• Nintendo devices get stamped as ‘under-powered’
Stephen talks about this a bit at 19:05 saying how the 3DS that seemed so impressive last year feels frozen in amber this year.
The Wii’s a shining example of what makes people think of Nintendo hardware in this way. Leading up to the system’s launch in 2006, while Microsoft and Sony focused on bringing their new games and consoles to a full hi-def 1080p resolution, Nintendo opted to make the Wii a standard-def box. Hell, it was hard to even find Wii component cables for a while. While Nintendo argued at the time that the consumers they were targeting mostly had standard-def sets, it ignored the fact that HDTV adoption would only continue to grow over the life cycle of their console.
The Wii’s graphical shortcomings make it so that any game that looks impressive feels like a major accomplishment. Nintendo’s first-party work always looks good on the Wii, but it’s rare that third-party games—like Epic Mickey—look as good. When titles come for all three consoles, the Wii version’s always the runt of the litter, often seeming like an afterthought.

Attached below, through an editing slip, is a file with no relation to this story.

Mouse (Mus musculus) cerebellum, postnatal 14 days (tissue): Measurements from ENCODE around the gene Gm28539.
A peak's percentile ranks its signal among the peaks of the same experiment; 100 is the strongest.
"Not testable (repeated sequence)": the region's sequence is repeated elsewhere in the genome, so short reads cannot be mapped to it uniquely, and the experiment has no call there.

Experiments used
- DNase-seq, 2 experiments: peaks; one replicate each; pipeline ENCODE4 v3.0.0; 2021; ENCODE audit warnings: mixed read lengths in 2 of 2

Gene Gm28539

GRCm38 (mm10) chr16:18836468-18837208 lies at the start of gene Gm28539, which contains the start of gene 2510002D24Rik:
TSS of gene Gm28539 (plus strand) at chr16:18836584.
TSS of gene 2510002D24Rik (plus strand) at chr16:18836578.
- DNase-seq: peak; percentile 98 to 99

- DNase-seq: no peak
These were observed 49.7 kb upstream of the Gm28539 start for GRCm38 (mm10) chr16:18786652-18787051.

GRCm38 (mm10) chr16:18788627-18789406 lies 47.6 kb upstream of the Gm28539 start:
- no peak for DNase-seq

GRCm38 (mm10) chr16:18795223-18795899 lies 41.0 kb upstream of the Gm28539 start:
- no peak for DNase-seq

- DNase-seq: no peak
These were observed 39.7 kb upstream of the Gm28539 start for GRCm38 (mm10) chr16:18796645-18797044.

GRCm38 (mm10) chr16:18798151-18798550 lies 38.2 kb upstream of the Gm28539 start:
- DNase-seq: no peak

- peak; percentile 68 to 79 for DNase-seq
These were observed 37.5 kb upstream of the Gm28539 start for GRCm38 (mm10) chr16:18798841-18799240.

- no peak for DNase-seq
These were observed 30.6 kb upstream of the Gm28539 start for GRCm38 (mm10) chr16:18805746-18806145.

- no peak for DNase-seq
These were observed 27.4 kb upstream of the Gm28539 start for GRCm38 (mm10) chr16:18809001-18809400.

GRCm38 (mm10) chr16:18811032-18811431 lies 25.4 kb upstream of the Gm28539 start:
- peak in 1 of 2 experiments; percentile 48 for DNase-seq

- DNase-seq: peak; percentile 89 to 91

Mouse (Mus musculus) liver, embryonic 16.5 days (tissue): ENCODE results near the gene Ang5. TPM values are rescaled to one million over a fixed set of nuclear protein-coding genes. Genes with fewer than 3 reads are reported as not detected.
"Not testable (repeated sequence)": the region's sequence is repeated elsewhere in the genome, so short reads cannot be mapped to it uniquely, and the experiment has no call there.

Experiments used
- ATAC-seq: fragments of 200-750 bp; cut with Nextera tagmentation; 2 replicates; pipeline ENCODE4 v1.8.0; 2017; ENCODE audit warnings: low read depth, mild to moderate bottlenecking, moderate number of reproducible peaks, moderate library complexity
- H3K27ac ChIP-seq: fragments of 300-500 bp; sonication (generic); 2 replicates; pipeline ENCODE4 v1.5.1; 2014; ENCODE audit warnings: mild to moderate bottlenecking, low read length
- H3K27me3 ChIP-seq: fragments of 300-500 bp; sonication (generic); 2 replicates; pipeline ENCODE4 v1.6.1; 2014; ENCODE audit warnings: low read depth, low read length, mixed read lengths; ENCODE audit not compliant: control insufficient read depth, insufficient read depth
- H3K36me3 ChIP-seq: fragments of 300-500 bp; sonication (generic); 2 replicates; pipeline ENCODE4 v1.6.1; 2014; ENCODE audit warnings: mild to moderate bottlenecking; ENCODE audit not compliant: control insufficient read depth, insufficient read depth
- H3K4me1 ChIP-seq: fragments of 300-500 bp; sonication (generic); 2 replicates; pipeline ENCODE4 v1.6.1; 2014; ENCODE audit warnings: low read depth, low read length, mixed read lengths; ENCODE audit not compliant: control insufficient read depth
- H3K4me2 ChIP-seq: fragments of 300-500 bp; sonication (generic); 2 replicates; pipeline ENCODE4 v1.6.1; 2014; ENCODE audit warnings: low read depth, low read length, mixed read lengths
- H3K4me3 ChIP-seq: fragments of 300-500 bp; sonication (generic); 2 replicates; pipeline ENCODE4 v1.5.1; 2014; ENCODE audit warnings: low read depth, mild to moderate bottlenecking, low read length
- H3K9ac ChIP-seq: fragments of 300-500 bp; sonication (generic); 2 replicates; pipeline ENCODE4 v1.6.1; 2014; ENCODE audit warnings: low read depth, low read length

Graphics aren’t everything, but the purported Wii U specs all speak to components that are currently out. These aren’t next year’s bleeding edge processors. This middle-ground philosophy affects other parts of Nintendo’s products, too.
The Wii doesn’t play DVDs and neither will the Wii U. Decisions like this make the Wii U more game-centric, which is always the focus for Nintendo, but may make it less attractive than devices that multi-task with other entertainment functions. In similar fashion, the 3DS launched without a web browser or download store, meaning that the only thing you would use it for was gaming. When I interviewed Iwata earlier this year, he indicated that the Wii U might have streaming capabilities. It should, since it’s a device built around the idea of place-shifting video. It’s just a matter of how Nintendo wants to use that functionality.
Perhaps the biggest middle-ground compromise with the Wii U is the decision to bind only one touchscreen controller to the console base unit. The reason for this appears to be processing power. Wii U base units may not have the juice to stream to multiple touchscreens and those touchscreens reportedly may have very little processing power of their own. This could make games on the Wii U less social than on the Wii, which seems like a step back from the gains of the Wii.
Yeah, a lot of this is speculation but based on we know about Nintendo’s decision-making in the past, you have to wonder if they’ll change things up in the future.